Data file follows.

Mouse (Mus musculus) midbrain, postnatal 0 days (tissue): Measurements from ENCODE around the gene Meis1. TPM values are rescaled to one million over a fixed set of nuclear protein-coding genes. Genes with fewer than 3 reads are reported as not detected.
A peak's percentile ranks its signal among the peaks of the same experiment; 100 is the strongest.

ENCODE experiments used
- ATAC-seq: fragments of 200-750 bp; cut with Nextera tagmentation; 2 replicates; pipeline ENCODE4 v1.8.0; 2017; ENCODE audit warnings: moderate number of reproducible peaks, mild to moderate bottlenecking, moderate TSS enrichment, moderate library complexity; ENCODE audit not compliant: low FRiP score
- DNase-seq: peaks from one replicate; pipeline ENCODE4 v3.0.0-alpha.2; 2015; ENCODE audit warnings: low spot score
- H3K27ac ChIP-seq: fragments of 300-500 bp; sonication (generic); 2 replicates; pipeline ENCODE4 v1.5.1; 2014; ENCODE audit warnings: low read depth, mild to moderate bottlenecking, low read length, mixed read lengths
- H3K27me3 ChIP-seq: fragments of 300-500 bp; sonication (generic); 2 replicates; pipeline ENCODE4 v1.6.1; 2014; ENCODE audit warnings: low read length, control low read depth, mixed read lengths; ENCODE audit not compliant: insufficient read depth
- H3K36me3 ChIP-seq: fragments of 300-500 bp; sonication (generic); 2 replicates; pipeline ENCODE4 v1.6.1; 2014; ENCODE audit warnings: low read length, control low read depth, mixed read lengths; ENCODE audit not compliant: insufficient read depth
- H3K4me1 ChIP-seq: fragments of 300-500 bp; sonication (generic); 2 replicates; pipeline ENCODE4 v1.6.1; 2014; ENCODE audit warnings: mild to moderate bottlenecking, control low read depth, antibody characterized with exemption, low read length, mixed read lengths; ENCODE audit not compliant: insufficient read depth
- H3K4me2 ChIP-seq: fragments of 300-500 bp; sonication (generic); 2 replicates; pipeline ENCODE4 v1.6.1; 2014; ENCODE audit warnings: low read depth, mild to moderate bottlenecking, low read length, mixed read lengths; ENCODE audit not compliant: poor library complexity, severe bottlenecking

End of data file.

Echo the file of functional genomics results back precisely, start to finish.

Mouse (Mus musculus) midbrain, postnatal 0 days (tissue): Measurements from ENCODE around the gene Meis1. TPM values are rescaled to one million over a fixed set of nuclear protein-coding genes. Genes with fewer than 3 reads are reported as not detected.
A peak's percentile ranks its signal among the peaks of the same experiment; 100 is the strongest.

ENCODE experiments used
- ATAC-seq: fragments of 200-750 bp; cut with Nextera tagmentation; 2 replicates; pipeline ENCODE4 v1.8.0; 2017; ENCODE audit warnings: moderate number of reproducible peaks, mild to moderate bottlenecking, moderate TSS enrichment, moderate library complexity; ENCODE audit not compliant: low FRiP score
- DNase-seq: peaks from one replicate; pipeline ENCODE4 v3.0.0-alpha.2; 2015; ENCODE audit warnings: low spot score
- H3K27ac ChIP-seq: fragments of 300-500 bp; sonication (generic); 2 replicates; pipeline ENCODE4 v1.5.1; 2014; ENCODE audit warnings: low read depth, mild to moderate bottlenecking, low read length, mixed read lengths
- H3K27me3 ChIP-seq: fragments of 300-500 bp; sonication (generic); 2 replicates; pipeline ENCODE4 v1.6.1; 2014; ENCODE audit warnings: low read length, control low read depth, mixed read lengths; ENCODE audit not compliant: insufficient read depth
- H3K36me3 ChIP-seq: fragments of 300-500 bp; sonication (generic); 2 replicates; pipeline ENCODE4 v1.6.1; 2014; ENCODE audit warnings: low read length, control low read depth, mixed read lengths; ENCODE audit not compliant: insufficient read depth
- H3K4me1 ChIP-seq: fragments of 300-500 bp; sonication (generic); 2 replicates; pipeline ENCODE4 v1.6.1; 2014; ENCODE audit warnings: mild to moderate bottlenecking, control low read depth, antibody characterized with exemption, low read length, mixed read lengths; ENCODE audit not compliant: insufficient read depth
- H3K4me2 ChIP-seq: fragments of 300-500 bp; sonication (generic); 2 replicates; pipeline ENCODE4 v1.6.1; 2014; ENCODE audit warnings: low read depth, mild to moderate bottlenecking, low read length, mixed read lengths; ENCODE audit not compliant: poor library complexity, severe bottlenecking